The Attack of the Late Adopters
By Warren Zeller -- Broadcasting & Cable, 9/7/2008 8:00:00 PM
In 1982 Tele-Communications Inc. (TCI) was one of the top three cable operators and one of the first to embrace “addressable boxes” for the purpose of adding channels. It could send “electronic hits” to its boxes to turn on or off premium channels.
At that time most of America only had 35 or so analog channels. The plan was brilliant. Early adopters actually lined up for blocks to get an addressable box and get new channels like MTV, The Discovery Channel, Disney and Showtime, to name a few. No one minded waiting because back then, cable was a channel starved environment. This was my first introduction to “Early Adopters”—people who will pay more and wait in line for the promise of something new and better.
Fast forward to Feb. 17, 2009, when every analog set in America is scrambled. The early adopters will be fine. Even that fifth television in the laundry room will have a cable hooked up to it.
The concern is the “late adopters,” those who have successfully avoided adding cable or satellite to their lives and have blissfully lived with a simple over-the-air television for all these years.
Nielsen, the NAB and Leichtman Research separately have concluded there are about 16 million homes, or 14% of U.S. homes, that are currently broadcast only. Many of these late adopters have responded to the NAB message to order $40 coupons for a special DTV box. However, ordering a coupon is one thing and actually going to their local Radio Shack to buy the box is another. Coupons expire 90 days after they are received and as of July 2008 about three million coupons have expired, according to Meredith Attwell Baker at the National Telecommunications and Information Administration.
Why? It's simple, really. It is because they are late adopters and those folks don't rush out and get in line. They wait and wait and wait. Their experience has been such that they can miss every new revolutionary technology introduction without being penalized.
However, this time they are going to be introduced to a concept John Malone would call a “forcing function.”
A “forcing function” is a law or an operational decision that forces people to take action. In 1990 Encore was introduced to all TCI customers with the truly efficient operational concept called “negative option.” If you did not want Encore in your house, you had to call an 800 number. When that operational decision was enforced, the switch that handled the 800 traffic failed (or “fried”) from so many calls in such a short period of time.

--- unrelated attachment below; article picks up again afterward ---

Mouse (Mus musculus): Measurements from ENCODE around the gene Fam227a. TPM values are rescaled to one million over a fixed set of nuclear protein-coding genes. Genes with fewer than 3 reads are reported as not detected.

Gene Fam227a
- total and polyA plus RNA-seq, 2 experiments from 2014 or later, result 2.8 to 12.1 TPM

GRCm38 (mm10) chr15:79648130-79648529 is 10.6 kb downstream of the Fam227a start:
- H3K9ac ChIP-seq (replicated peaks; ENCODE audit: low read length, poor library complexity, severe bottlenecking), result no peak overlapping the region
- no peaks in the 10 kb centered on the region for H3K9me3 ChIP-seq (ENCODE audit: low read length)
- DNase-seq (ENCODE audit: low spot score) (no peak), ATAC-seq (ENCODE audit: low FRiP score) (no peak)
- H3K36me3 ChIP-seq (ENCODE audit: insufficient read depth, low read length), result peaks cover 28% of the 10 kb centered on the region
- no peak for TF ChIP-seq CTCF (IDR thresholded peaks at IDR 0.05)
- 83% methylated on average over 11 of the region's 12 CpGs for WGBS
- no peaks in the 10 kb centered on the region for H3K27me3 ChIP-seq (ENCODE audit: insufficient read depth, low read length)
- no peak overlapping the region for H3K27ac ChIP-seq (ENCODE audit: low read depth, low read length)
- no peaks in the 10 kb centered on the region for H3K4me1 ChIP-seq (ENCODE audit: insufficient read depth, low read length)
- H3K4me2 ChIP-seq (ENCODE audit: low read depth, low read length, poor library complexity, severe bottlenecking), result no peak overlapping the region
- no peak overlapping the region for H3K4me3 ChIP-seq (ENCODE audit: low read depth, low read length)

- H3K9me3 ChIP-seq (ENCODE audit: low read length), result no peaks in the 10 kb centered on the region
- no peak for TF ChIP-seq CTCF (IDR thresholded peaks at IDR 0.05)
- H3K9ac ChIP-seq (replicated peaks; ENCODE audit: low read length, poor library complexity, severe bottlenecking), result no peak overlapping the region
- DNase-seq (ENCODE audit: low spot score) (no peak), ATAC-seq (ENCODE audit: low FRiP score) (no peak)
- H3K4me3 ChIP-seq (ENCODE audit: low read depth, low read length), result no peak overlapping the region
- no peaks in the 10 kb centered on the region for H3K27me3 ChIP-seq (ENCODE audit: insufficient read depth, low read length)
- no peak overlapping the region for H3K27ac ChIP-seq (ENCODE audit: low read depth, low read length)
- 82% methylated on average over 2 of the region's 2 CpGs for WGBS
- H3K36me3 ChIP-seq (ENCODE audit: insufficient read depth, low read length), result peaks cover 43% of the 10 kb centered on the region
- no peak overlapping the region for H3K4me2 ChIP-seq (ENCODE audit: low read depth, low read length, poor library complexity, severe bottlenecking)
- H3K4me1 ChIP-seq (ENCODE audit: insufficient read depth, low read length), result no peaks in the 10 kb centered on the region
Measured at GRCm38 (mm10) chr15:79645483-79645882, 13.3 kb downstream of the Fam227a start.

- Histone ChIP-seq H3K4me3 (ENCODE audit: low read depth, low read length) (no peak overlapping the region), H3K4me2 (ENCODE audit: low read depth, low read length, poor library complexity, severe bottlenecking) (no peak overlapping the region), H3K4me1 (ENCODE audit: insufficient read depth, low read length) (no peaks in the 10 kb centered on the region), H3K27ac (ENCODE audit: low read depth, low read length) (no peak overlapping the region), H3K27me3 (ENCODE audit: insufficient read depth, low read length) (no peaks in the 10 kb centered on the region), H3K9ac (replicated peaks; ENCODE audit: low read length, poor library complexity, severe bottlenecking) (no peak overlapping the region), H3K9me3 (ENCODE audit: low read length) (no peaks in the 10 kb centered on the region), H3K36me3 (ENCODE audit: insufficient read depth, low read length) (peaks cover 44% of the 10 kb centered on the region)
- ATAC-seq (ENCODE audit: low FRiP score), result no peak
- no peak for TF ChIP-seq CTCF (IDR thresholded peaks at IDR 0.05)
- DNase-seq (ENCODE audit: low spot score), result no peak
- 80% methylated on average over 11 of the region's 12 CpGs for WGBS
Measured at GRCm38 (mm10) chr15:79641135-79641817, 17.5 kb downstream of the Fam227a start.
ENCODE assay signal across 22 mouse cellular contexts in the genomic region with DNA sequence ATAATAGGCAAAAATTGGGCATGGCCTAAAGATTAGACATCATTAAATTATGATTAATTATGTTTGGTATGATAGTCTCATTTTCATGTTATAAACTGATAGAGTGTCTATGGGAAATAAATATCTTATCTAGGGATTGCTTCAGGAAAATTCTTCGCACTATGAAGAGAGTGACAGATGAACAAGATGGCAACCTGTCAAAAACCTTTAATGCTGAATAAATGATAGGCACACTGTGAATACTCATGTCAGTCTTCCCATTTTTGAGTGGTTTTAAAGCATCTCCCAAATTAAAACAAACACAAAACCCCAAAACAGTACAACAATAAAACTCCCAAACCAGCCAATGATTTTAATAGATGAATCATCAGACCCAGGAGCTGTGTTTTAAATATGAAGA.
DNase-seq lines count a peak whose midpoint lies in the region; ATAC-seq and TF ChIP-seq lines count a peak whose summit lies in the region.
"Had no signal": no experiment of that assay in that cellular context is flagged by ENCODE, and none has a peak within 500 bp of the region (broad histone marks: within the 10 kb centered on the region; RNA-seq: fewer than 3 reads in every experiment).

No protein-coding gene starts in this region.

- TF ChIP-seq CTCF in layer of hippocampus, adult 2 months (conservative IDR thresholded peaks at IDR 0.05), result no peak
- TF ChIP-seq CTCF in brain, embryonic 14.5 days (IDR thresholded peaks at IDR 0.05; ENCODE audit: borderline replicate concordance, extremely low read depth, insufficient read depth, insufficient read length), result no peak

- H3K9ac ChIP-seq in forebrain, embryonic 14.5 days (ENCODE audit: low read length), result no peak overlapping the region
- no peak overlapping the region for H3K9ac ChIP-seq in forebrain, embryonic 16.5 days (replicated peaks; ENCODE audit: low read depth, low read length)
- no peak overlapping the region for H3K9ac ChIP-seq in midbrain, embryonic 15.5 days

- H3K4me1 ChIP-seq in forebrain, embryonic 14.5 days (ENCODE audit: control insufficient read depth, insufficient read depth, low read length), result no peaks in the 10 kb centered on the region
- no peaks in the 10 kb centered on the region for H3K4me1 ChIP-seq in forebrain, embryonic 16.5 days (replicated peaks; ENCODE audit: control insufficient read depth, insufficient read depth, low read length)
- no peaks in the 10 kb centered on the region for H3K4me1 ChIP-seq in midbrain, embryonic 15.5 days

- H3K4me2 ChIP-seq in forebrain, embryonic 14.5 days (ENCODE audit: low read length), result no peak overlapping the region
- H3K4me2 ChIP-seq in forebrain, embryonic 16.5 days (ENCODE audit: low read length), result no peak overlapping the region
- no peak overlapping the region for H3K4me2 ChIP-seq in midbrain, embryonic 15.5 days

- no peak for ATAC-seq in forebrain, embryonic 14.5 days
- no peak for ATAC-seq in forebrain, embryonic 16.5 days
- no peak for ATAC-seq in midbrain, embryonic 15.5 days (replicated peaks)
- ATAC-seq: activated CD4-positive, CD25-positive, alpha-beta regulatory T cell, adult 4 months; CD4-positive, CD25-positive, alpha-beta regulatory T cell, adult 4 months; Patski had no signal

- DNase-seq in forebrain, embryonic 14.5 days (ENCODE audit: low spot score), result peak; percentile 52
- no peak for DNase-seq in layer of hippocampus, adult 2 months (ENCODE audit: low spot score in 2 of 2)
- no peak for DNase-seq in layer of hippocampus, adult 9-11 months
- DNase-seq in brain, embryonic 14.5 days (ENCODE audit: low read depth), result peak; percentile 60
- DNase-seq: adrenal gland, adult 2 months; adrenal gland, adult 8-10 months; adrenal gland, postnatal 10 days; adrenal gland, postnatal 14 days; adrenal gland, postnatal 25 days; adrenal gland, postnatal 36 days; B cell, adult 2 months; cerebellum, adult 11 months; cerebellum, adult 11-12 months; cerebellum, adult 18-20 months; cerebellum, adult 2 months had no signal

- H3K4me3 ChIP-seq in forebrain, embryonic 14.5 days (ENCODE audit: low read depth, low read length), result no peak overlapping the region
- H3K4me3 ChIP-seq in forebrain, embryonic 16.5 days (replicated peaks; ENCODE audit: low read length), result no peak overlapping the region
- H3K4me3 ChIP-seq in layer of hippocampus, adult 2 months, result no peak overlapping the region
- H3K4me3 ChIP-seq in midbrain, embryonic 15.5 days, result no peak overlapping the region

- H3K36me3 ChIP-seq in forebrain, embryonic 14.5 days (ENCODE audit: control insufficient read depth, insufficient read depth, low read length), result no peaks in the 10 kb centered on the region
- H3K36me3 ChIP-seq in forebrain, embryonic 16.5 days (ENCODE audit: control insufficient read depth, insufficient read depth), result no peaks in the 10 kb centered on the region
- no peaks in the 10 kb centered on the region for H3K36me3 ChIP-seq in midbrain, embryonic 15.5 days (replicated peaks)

Switching from analog to digital, on the other hand, is a law and the FCC has fully backed it with PSAs and an informational campaign. But on Feb. 17, some will listen but most won't. Because they are late adopters.
We are currently living in an economy that is struggling. Buying a cable box or even adding no-frills “lifeline” cable service is about the last thing on the minds of most late adopters. The other fact is that late adopters comprise a majority of the poorest Americans. In other words, they are severely affected by $4 gas and food price increases. Now one of their last luxuries in life—over-the-air TV—is rendered useless without a DTV box or cable or satellite subscription.
Cable operators need to have an action plan to handle this potential wave of negative publicity if their phone lines are overwhelmed in February. Cable needs to set up Interactive Voice Response units to capture every new caller and promise them a call back within a reasonable amount of time.
Operators also need to prioritize whom they call back based on the prospects' ability to pay. From a risk analysis perspective, a cable operator should not jump for joy about all of the new business that will be coming in before they determine what the potential downside risk is for bad debt. The No. 1 goal for cable operators should be to only sign up new customers who will be good financial risks. Cable operators need to resist, or at least hedge, their temptation to sign up everyone.
For the first time in TV history there is a single day that has been mandated to stop one technology and switch to another. This is analogous to legislating that the automobile industry pick a certain date when all drivers would be required to switch from conventional gas engines to hybrids. Havoc would most certainly prevail. Unless a cable operator is prepared ahead of time, this could turn out to be a very ugly chapter that can, and should, be avoided.
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